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Audit FAQ Quick Links

What is internal auditing?
Internal auditing is an independent, objective assurance and consulting activity designed to add value and improve an organization's operations. It helps an organization accomplish its objectives by bringing a systematic, disciplined approach to evaluate and improve effectiveness of risk management, control and governance processes.

What does the Internal Audit Section do?
The Internal Audit Section evaluates effectiveness and program compliance within the Department of Environmental Protection (DEP). It provides analyses, research, recommendations, counsel and coordinates activities that ensure accountability.

What are internal controls?
Internal controls are policies and procedures designed to minimize risks and provide reasonable assurance regarding the achievement of objectives in the following internal control categories:

  • Effectiveness and efficiency of operations.
  • Reliability of financial reporting.
  • Compliance with laws and regulations.

Examples of internal controls include segregation of duties, authorization of transactions, documentation to support transactions and safeguarding IT resources and assets.

Under what authority are audits conducted?
Section 20.055, Florida Statutes (F.S.), governs the Office of Inspector General (OIG) and establishes OIG as the central point for coordination of and responsibility for activities that promote accountability. Audits are conducted in accordance with the current professional practice framework published by the Institute of Internal Auditors (IIA). Where appropriate, the Internal Audit Section adheres to the standards developed by the Comptroller General of the United States and codified in the Government Auditing Standards, Generally Accepted Auditing Principles (GAAP) and Generally Accepted Auditing Standards (GAAS).

What types of issues do audits address?
Audits are conducted to make sure adequate records are maintained, funds are properly spent and amounts are properly recorded. Examples include audits of state contracted funds to protect our drinking water from petroleum contamination, audits of state parks' fee collections, audits of personal cell phone disbursements and audits of motor vehicle fleet maintenance.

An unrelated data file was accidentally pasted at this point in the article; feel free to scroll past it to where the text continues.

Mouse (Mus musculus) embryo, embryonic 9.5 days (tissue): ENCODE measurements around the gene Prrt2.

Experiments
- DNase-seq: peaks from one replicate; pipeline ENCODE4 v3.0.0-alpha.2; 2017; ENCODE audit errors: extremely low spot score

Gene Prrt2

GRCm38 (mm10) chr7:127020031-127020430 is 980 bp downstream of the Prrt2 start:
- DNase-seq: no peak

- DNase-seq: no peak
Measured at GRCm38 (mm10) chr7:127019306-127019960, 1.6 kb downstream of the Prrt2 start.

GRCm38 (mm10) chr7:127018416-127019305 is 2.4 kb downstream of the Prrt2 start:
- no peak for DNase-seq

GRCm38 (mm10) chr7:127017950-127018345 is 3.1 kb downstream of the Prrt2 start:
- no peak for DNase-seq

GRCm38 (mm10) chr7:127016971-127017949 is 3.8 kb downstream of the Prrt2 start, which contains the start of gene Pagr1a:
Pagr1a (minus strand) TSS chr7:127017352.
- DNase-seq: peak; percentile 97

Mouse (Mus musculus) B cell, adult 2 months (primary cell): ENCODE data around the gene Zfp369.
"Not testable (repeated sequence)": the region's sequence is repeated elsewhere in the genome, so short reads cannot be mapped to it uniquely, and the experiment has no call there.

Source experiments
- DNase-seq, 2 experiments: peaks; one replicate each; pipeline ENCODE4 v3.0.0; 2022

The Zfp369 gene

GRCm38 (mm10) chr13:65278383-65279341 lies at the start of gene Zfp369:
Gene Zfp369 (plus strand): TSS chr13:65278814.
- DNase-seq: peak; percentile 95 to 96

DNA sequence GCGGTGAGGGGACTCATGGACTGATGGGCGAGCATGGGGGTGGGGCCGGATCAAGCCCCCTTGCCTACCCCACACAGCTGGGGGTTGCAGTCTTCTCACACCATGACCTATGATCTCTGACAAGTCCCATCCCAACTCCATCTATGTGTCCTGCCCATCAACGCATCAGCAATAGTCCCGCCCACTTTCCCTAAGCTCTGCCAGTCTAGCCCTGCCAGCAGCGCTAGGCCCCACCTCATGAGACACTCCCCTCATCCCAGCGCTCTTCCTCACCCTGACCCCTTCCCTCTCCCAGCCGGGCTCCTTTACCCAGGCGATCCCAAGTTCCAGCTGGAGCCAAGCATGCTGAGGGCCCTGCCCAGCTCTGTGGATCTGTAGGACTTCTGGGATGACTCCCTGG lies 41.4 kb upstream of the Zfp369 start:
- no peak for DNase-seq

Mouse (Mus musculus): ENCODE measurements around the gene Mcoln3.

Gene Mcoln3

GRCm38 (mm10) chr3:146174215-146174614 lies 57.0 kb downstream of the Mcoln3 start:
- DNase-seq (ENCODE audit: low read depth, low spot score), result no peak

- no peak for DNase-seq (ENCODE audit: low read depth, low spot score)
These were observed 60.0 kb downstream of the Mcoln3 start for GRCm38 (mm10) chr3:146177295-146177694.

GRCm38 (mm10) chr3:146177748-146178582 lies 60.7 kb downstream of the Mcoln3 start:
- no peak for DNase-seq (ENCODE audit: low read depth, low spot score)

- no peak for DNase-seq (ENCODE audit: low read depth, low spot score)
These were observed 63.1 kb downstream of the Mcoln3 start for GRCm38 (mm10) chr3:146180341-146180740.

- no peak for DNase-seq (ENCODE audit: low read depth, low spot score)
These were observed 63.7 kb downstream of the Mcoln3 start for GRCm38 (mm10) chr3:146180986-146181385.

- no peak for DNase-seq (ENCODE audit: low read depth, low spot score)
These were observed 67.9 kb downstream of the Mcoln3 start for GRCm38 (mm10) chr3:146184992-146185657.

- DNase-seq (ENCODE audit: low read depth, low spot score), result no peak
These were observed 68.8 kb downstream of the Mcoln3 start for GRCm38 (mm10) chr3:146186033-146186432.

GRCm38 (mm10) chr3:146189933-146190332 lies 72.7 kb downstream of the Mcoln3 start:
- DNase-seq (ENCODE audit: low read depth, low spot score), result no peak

How are audits and other projects selected?
The Director of Auditing coordinates the development of an annual Audit Plan. The process identifies the audit universe (DEP programs) and selects topics using risk assessment criteria. These topics are included in the plan and scheduled for audit, based on risk prioritization methodology and audit resources. Both a long range strategic and a one year plan are included in the Audit Plan. In addition, the Internal Audit Section responds to requests from DEP management at any time.

What are risk assessment criteria?
Risk assessment criteria includes management interest, prior audit history, fraud and IT risk, and audit staff feedback.

Describe the steps used in conducting an audit project.
The audit process involves planning the audit (which includes completing a risk assessment), conducting fieldwork and writing the report. Before a final audit report is issued, internal reviews are conducted and an exit conference is convened to discuss the draft report with program management. After the exit conference, a preliminary report is provided to management, which has 20 working days to submit a written response. Those affected by the audit, pursuant to 20.055, F.S., are also provided an opportunity to respond to the preliminary audit. The final report includes the response received from management and, if applicable, the substantially affected. Reports are prepared and distributed to the Office of the Chief Inspector General, the DEP Secretary, appropriate management, Office of the Auditor General and other interested parties.

Does the audit section provide services other than audits?